Thank you for your reply, and for starting the discussion -- very thought-provoking --

Regards,

Larry
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Re: The 3 'Ls'

Postby splashen » 05 Apr 2009, 02:14

Hello Larry,

Thank you for your kind response to my post.

Yes, Bahais believe that Baha-ullah, the Bab, Christ, & most of the other great religious Founders of the world were Divine Manifestations of the Almighty.

And clearly, Baha-ullah [i]did[i] see himself as such. He underwent intense persecution for claiming to be a Prophet sent By God, as do many of his followers do right to this very day in Iran. He was imprisoned for many years in Haifa Israel. But, did that mean that he was correct? Or does that simply mean that he was strong in his own religious convictions?

I have been posting on message forums for almost 10 years now, & I remember, way back during my first year of posting, I was reading a correspondence between a Bahai & a Christian on a religious forum, where the Bahai poster used the triple "L" formula(originally used by Mr. Lewis)to prove Baha-ullah's revelation. He spoke of the imprisonment that Baha-ullah endured in Haifa, how the stench of this prison was so great, that birds would literally die in flight, had they flown over the prison, etc, & then concluded his story with the "Lord, Liar, or Lunatic" challenge to the Christian. The Christian poster replied, "Lunatic. I would have said 'misguided,' but, that choice wasn't given to me."

Admittedly, I do think that when we are defending our faith in Christ, we shouldn't simply stick with older arguments, when being challenged. Rather, we should learn from them, & be able to defend our Holy faith in our own words.

You see, by sticking with only the older arguments, we are left with very strong possibility that the opponents probably know of these as well(eg: arguments from writings from the Bible, etc), & will still find a way to refute them.

God Bless,

Carolyn.
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Re: The 3 'Ls'

Postby larry gilman » 05 Apr 2009, 17:12

That's a very interesting anecdote about the argument between the Christian and the Baha'i. Sad, in a way. The old rock-em-sock-em religions debate: "My miracle stories are bigger than your miracle stories, nyah!"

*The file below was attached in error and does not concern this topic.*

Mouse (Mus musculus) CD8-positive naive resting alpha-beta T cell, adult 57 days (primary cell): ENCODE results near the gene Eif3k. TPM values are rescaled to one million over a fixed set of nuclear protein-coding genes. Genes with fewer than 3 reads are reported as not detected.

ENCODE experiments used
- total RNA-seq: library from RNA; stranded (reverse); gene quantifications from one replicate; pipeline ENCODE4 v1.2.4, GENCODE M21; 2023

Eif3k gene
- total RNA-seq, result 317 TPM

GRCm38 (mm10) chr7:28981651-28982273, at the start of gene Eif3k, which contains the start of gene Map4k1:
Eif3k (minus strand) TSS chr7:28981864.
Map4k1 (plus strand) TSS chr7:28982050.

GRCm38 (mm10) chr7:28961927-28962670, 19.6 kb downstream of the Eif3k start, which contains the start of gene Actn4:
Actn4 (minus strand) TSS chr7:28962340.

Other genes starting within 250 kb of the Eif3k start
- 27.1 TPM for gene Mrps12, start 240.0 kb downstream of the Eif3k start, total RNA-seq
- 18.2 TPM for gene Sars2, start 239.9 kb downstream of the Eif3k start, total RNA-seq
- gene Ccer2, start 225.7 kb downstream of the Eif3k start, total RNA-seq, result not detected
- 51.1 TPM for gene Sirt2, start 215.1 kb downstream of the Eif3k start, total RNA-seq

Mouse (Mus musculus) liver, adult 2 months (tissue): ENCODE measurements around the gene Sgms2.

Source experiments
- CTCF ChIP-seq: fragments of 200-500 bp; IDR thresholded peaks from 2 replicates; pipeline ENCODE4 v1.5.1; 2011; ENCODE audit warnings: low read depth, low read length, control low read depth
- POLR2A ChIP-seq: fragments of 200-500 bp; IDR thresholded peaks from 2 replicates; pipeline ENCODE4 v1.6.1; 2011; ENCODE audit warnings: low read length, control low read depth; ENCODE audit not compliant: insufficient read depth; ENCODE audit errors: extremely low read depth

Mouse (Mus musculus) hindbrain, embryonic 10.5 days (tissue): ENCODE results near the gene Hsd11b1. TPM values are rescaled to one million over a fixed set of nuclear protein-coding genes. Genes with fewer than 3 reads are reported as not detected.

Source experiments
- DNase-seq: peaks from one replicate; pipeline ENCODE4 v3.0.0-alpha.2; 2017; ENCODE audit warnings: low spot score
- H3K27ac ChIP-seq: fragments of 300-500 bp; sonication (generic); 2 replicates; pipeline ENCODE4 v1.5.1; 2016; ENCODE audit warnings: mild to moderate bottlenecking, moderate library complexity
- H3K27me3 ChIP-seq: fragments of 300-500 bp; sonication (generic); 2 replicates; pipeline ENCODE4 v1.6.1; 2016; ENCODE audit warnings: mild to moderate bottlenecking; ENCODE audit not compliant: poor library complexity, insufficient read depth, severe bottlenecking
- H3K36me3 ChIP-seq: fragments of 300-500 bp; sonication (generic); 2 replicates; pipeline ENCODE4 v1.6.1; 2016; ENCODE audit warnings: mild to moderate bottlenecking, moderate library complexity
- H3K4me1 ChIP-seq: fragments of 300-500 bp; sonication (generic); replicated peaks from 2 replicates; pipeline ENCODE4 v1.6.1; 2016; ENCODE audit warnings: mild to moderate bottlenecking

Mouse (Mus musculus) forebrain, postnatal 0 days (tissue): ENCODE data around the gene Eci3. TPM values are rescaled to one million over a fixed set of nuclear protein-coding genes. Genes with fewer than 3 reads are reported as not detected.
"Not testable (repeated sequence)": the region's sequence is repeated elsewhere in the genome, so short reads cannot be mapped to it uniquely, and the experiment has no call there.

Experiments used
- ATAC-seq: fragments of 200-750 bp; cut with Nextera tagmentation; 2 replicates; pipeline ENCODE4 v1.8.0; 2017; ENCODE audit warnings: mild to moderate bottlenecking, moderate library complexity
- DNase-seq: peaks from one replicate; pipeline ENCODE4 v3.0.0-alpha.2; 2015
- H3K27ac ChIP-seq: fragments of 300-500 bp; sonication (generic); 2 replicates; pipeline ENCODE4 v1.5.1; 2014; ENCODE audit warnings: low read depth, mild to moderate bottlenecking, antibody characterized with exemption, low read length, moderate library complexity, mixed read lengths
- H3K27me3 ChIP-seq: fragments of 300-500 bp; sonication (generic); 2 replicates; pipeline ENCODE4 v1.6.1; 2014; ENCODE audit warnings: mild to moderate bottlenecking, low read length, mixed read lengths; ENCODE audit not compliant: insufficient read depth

The story has a personal aspect for me because my wife was Baha'i when we married (though she has since become a Christian). But we never disputed about the subject of religion, not even once . . .

You're right, one problem about latching on to what seem like slap-bang arguments out of books is that they don't last. In fact, maybe we should pre-empt the whole process (i.e., ingenious invention of argument, zealous deployment of argument, strategic retirement of no-longer-useful argument) and not try to proceed by proofs at all. Maybe go back to Christ's idea -- fruits. By the fruitfulness of a theology shall ye know its worth. By "fruitfulness" I mean: does it illuminate our minds and go on illuminating? Does it keep suggesting new questions that feel like discoveries just being asked? As we live with it, does it bring more and more of life under its sway, does it make more and more kinds of sense out of an ever-widening diversity of things? Does it grow? (This is actually the working test of a good scientific theory, too -- fruitfulness. Absolute, total, all-encompassing accuracy is never obtained, but if a theory has that Energizer Bunny quality, keeps going and going and going, churning out new insights and new questions and new connections the more it is applied, then it is a Good One.)

Regards,

Larry
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Re: The 3 'Ls'

Postby splashen » 06 Apr 2009, 18:36

Yes, you are quite right, Larry.

The best way in which one can witness to their faith(be it Christian. Bahai, etc) is by the Fruits which produced. Not simply by forcing our views down on others.

A perfect example is of course, Mother Teresa of Calcutta. She witnessed to her Holy faith by her works of charity. Not by simply going up to people & telling them "my faith is right, & your faith is wrong, etc."

A great many Christians should learn from her example.